John Overdeck would have been a normal kid if it wasn't for the numbers. He just liked numbers. When he was 2 years old, he liked to count to 200 and divide by seven. When he was 4 years old, he knew how many miles away Jupiter was and how many days were in each of Jupiter's years.
Now Overdeck is 16, and he came home to Columbia tonight from Poland with a big crystal vase that represents a silver medal victory in the International Mathematics Olympiad.
Overdeck was one of six members of a U.S. team that won a first-place tie with the Soviet Union last week in the annual mathematics competition for high school students. The team won three gold medals and three silver ones.
Overdeck underwent an intensive one-month training session before the Olympiad, as he had in two previous attempts to make the U.S. math team.
But other than these annual sessions, he said, he doesn't talk about math much of the time.
He took all the required math courses at Columbia's Wilde Lake High School by the time he finished 10th grade, and then he turned his attention to other subjects.
Overdeck said he is concentrating on improving his writing, and has done a lot of debating with the school's debating team. "And I certainly don't spend my Friday and Saturday nights doing anything intellectually productive," he said.
Although he is someone known among his school friends as a mathematician, he said, the label of "nerd" is something "I'm always forced to escape. I don't think of myself as one, and I don't think my friends do."
Overdeck's father, also named John, is a mathematician for the Department of Defense. His mother, Betsy Overdeck, who manages a computer firm in Silver Spring, has a doctorate in mathematics. His father said he encouraged and enjoyed his son's interest in numbers and other mathematical things, but didn't try to force it on him. He said it seemed to come naturally to the boy.
"By the time he was 2 he could read and count very well," the senior Overdeck said, attributing much of that knowledge to the television program "Sesame Street." "We'd read to him in bed, and sometimes he wouldn't want to read. He wanted to count instead. He'd never get tired of that. For him, numbers were always the most exciting thing."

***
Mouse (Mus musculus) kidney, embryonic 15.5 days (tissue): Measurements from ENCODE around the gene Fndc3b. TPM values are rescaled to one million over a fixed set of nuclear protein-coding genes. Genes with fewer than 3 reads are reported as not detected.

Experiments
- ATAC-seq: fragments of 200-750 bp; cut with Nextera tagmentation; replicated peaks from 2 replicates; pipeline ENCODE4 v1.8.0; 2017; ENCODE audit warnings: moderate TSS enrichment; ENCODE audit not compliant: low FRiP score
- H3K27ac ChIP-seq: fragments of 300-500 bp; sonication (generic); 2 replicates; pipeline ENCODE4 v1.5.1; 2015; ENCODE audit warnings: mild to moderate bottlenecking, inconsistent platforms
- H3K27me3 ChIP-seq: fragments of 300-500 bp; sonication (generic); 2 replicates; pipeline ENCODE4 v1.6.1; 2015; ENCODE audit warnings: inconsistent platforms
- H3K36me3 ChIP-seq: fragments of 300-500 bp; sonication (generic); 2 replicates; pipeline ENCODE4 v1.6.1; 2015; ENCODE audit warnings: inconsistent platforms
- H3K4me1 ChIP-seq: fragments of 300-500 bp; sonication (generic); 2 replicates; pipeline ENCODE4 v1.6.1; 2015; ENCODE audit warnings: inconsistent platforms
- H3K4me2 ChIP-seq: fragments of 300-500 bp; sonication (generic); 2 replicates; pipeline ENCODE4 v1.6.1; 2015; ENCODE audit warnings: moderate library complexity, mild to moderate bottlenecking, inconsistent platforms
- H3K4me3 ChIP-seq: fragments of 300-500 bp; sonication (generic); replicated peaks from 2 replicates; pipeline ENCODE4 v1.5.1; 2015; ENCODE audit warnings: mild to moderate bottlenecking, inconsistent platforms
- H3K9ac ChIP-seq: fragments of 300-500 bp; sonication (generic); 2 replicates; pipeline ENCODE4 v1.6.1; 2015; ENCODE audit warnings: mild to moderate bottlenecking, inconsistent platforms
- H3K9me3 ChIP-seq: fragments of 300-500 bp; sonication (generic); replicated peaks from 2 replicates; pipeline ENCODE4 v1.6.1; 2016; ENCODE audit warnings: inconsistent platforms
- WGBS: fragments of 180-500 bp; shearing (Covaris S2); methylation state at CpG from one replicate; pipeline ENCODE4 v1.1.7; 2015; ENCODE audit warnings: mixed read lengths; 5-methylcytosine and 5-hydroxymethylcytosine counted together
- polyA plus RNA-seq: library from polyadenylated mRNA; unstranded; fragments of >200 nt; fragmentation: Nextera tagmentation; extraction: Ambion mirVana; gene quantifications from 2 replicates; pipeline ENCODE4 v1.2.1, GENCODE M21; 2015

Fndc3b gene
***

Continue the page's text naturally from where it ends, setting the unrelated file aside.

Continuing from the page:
The younger Overdeck was attracted to all kinds of numbers, his father said, whether they were baseball statistics, stock market quotations or mileage calculations. He was also good at understanding maps, his father said, and always knew the quickest way to go anywhere.
"You'd have this kid in the car -- a 4-year-old -- and you are asking his advice. And you scratch your head and say: 'I'm asking a 4-year-old?' "
Although he plans to study math at Stanford University, where he is to begin this fall, Overdeck says he has little intention of becoming a professional mathematician. "I'm certainly not setting out to become a mathematics professor," he said.
"I don't see that as fulfilling, sitting there writing papers all your life. But mathematics applies to all branches of science, computers and economics . . . . I like math, but I want to make it do something."
Alicia Bennett, a spokeswoman for the Mathematics Association of America, which sponsors the U.S. team, said Overdeck is typical of many of this country's mathematical stars, because he is interested in what mathematics can be made to do, rather than pure mathematics. Studies of past high school math champions have shown that most of them end up in business or the computer field. "These kids are not on a one way street towards a university career in mathematics, or in teaching," she said.